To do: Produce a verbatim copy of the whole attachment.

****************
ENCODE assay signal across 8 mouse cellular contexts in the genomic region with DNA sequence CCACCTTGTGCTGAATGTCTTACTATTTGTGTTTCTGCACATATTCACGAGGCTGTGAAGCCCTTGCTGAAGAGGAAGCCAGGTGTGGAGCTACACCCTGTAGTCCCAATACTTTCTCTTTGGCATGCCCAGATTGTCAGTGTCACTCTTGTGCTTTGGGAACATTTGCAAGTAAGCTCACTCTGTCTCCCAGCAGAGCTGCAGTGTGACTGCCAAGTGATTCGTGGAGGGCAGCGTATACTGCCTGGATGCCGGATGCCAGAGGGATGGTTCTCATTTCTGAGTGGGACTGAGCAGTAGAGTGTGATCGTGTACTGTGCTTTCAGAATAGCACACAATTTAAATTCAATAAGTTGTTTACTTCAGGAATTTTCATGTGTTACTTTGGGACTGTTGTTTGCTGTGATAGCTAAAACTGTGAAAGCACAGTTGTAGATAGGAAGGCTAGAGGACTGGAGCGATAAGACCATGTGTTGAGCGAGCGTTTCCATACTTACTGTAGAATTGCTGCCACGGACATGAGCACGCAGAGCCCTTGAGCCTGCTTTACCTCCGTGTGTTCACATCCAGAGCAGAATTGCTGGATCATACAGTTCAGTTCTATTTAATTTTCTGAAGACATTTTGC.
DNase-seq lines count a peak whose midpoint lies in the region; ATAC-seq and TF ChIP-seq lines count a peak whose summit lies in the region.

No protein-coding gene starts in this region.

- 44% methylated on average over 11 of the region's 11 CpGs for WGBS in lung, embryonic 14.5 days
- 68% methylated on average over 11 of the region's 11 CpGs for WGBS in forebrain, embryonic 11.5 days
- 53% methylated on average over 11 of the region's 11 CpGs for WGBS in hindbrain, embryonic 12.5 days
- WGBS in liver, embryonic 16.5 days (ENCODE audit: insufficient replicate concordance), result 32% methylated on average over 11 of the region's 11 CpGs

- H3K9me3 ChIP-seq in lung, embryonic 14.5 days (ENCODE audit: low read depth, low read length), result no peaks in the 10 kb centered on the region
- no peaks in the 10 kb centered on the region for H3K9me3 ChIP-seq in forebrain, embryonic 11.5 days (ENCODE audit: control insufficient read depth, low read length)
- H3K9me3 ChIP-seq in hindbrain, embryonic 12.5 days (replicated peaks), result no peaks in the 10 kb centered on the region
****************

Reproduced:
ENCODE assay signal across 8 mouse cellular contexts in the genomic region with DNA sequence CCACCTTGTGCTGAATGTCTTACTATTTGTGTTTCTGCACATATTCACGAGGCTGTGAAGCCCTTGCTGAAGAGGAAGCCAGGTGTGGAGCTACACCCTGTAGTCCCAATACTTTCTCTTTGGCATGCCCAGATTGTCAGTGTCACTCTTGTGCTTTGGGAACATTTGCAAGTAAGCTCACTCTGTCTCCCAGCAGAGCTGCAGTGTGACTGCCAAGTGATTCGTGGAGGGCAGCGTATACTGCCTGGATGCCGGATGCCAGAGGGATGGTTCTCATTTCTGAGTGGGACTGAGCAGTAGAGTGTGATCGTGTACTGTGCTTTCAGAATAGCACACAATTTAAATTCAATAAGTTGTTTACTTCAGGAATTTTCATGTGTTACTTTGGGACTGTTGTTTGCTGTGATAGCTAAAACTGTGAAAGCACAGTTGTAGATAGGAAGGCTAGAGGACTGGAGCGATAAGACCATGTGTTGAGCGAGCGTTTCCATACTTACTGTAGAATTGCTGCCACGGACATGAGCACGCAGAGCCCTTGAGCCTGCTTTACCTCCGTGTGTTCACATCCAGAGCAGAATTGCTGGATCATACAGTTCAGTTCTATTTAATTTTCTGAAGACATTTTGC.
DNase-seq lines count a peak whose midpoint lies in the region; ATAC-seq and TF ChIP-seq lines count a peak whose summit lies in the region.

No protein-coding gene starts in this region.

- 44% methylated on average over 11 of the region's 11 CpGs for WGBS in lung, embryonic 14.5 days
- 68% methylated on average over 11 of the region's 11 CpGs for WGBS in forebrain, embryonic 11.5 days
- 53% methylated on average over 11 of the region's 11 CpGs for WGBS in hindbrain, embryonic 12.5 days
- WGBS in liver, embryonic 16.5 days (ENCODE audit: insufficient replicate concordance), result 32% methylated on average over 11 of the region's 11 CpGs

- H3K9me3 ChIP-seq in lung, embryonic 14.5 days (ENCODE audit: low read depth, low read length), result no peaks in the 10 kb centered on the region
- no peaks in the 10 kb centered on the region for H3K9me3 ChIP-seq in forebrain, embryonic 11.5 days (ENCODE audit: control insufficient read depth, low read length)
- H3K9me3 ChIP-seq in hindbrain, embryonic 12.5 days (replicated peaks), result no peaks in the 10 kb centered on the region